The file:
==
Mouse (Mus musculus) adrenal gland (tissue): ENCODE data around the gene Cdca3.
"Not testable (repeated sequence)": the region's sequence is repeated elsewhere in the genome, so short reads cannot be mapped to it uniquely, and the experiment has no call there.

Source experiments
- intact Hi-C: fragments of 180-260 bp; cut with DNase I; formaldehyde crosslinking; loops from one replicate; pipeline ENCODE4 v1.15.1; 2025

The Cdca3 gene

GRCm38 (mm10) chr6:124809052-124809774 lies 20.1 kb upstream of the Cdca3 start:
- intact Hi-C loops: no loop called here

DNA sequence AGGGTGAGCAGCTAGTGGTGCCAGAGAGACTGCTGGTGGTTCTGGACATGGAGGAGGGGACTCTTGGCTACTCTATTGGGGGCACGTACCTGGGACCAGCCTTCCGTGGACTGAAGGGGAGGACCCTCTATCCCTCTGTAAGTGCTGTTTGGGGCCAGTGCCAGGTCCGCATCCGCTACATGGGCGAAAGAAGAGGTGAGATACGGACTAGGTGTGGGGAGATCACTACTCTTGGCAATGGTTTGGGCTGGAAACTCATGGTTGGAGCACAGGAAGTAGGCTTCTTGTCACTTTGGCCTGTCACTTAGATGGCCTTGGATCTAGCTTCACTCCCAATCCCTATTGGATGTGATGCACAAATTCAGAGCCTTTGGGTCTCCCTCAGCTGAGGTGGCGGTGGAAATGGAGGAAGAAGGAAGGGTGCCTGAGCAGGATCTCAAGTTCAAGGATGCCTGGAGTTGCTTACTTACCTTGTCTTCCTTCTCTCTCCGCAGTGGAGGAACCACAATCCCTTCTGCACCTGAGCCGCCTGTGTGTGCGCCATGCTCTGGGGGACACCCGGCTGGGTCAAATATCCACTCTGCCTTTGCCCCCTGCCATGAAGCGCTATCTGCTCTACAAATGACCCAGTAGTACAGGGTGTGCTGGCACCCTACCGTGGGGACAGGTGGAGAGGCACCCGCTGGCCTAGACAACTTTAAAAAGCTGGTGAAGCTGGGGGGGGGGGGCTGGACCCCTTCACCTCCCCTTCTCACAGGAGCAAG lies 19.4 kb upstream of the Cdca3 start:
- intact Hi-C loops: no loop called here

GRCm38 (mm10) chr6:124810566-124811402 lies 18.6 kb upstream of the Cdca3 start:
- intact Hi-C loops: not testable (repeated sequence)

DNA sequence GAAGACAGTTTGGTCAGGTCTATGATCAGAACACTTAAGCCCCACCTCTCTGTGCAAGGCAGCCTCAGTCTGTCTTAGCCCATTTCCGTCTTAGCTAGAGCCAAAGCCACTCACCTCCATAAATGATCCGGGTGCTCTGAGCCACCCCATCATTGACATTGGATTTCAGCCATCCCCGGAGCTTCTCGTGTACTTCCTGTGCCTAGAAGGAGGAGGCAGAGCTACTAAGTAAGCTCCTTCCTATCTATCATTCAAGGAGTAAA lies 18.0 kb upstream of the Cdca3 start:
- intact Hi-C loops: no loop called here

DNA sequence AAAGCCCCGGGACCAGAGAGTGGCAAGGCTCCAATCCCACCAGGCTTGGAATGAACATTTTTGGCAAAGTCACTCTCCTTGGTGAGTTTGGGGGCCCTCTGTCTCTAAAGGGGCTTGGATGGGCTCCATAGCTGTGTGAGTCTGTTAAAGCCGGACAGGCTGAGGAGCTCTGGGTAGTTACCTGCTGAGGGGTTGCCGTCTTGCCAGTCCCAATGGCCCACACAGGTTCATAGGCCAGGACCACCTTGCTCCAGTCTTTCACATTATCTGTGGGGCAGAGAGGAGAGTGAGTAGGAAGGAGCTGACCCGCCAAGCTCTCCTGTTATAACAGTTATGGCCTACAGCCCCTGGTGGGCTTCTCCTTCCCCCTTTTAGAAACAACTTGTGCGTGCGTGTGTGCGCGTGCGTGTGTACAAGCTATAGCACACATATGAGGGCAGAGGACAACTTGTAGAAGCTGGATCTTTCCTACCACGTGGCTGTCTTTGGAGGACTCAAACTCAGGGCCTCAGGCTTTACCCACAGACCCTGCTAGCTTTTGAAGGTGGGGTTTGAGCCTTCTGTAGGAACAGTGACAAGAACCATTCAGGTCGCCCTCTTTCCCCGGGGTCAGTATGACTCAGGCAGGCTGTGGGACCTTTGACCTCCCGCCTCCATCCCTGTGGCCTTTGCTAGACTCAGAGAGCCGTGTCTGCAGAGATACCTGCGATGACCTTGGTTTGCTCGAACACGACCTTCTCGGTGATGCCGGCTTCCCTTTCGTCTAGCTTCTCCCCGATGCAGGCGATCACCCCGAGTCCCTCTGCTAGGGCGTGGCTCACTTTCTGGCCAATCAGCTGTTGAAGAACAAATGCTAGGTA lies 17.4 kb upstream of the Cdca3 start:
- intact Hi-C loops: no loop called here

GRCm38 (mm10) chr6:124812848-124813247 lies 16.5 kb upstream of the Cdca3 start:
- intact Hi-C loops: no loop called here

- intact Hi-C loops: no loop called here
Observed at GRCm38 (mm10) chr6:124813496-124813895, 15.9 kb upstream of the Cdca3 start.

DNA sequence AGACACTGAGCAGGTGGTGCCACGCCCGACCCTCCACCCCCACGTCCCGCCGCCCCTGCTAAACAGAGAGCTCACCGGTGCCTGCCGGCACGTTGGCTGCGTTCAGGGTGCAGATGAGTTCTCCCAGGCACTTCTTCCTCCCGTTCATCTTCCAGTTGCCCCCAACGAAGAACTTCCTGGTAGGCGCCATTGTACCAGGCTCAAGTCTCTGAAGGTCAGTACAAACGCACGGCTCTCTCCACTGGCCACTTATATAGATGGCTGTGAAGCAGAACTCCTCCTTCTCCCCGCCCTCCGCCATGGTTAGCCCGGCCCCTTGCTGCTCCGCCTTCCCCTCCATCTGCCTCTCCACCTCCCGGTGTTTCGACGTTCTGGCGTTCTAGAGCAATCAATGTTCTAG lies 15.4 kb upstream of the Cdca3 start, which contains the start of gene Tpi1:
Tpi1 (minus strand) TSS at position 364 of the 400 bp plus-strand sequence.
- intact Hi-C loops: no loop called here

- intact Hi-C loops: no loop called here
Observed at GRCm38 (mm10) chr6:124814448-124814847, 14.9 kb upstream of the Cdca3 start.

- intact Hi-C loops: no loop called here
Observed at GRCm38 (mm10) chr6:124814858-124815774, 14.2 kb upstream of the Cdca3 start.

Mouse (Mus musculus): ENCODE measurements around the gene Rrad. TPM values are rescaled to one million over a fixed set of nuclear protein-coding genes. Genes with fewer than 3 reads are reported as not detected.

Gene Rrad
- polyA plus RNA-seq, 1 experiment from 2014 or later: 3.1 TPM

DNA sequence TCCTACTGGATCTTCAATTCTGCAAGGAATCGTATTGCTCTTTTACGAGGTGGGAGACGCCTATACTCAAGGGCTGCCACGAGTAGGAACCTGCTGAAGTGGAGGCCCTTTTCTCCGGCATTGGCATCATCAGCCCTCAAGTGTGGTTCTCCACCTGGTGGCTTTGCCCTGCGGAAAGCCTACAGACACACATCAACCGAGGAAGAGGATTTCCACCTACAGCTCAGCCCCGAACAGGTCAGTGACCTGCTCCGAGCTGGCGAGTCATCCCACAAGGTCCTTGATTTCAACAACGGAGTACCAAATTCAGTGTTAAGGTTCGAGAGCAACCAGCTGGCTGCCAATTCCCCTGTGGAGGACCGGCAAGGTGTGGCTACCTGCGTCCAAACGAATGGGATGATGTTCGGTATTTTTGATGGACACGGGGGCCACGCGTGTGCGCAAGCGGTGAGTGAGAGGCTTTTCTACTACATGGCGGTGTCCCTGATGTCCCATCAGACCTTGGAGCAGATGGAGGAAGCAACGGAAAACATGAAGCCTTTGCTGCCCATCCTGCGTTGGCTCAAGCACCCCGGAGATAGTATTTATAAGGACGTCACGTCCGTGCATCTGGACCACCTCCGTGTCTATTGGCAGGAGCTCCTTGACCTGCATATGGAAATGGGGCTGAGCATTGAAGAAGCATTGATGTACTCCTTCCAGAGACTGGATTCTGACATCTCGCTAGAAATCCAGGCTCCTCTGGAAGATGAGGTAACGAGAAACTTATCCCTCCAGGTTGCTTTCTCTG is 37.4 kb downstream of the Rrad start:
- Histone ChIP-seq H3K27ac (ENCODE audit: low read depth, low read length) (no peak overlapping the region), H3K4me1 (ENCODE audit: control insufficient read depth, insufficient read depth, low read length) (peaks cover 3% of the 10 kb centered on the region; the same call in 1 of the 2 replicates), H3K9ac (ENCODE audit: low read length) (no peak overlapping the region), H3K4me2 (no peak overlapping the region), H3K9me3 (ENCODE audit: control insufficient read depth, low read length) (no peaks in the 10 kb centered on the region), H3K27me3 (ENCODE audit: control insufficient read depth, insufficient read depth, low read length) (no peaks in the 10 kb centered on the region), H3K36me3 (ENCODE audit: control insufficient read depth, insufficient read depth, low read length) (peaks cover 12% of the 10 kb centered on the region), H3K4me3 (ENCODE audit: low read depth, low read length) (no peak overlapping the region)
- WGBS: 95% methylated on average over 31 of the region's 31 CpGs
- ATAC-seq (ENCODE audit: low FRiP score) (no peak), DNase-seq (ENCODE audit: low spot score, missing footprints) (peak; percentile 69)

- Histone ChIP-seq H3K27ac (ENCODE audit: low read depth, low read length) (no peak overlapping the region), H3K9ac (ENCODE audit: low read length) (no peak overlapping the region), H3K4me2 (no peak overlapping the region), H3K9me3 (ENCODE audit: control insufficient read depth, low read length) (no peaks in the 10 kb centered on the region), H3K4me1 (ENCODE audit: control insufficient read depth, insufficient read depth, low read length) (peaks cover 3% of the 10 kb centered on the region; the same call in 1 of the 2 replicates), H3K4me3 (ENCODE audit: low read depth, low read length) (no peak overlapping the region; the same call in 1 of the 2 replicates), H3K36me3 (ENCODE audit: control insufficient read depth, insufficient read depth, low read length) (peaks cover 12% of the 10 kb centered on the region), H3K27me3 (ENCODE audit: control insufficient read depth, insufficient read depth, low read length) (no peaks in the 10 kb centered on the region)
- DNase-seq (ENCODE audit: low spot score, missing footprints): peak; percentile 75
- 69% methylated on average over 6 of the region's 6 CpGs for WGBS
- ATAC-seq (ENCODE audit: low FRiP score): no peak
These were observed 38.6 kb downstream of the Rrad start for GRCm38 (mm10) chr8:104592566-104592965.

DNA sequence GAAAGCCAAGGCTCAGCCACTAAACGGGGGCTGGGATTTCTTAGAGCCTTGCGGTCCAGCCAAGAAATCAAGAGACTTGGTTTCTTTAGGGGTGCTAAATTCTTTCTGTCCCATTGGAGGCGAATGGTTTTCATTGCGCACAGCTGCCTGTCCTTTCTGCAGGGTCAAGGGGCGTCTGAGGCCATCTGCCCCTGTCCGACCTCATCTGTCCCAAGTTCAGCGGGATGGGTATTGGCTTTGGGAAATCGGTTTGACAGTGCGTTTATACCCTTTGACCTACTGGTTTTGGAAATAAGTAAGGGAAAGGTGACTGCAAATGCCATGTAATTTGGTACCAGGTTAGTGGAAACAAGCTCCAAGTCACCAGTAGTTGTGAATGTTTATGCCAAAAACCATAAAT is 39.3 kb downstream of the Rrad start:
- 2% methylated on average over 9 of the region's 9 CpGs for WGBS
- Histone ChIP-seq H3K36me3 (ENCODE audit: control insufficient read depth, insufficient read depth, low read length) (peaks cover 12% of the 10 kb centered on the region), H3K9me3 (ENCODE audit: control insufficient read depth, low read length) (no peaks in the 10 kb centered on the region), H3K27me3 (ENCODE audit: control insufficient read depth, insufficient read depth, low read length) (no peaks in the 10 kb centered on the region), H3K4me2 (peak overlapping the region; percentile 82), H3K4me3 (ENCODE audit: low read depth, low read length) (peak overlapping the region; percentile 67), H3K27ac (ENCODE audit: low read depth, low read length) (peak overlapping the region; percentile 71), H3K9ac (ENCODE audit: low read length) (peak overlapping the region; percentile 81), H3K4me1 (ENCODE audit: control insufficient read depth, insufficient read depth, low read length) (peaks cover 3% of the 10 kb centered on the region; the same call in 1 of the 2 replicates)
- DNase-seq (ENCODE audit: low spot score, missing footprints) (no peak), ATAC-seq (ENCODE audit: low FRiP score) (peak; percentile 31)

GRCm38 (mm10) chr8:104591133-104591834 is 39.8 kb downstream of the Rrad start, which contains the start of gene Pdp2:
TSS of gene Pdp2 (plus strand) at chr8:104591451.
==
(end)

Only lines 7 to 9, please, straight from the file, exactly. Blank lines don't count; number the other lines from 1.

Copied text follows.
- intact Hi-C loops: no loop called here

DNA sequence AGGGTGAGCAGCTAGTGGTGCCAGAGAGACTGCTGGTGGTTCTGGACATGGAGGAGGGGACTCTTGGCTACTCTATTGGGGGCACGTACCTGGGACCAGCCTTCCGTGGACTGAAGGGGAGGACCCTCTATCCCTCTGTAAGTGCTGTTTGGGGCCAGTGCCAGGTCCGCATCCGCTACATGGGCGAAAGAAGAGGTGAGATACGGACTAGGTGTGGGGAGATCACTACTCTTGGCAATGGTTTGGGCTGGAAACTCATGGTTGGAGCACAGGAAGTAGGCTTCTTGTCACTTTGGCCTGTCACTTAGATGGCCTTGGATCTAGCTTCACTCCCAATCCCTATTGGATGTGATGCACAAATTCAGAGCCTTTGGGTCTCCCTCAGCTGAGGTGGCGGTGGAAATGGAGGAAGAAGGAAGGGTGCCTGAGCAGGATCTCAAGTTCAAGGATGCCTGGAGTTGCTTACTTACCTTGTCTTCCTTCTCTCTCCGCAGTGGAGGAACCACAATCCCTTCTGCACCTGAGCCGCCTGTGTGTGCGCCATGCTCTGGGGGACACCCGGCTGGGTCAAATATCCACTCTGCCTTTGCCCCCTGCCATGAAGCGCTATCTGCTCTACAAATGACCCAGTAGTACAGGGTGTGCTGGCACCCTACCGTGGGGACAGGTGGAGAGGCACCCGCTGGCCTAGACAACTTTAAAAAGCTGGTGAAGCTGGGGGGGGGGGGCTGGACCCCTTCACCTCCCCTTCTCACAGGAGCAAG lies 19.4 kb upstream of the Cdca3 start:
- intact Hi-C loops: no loop called here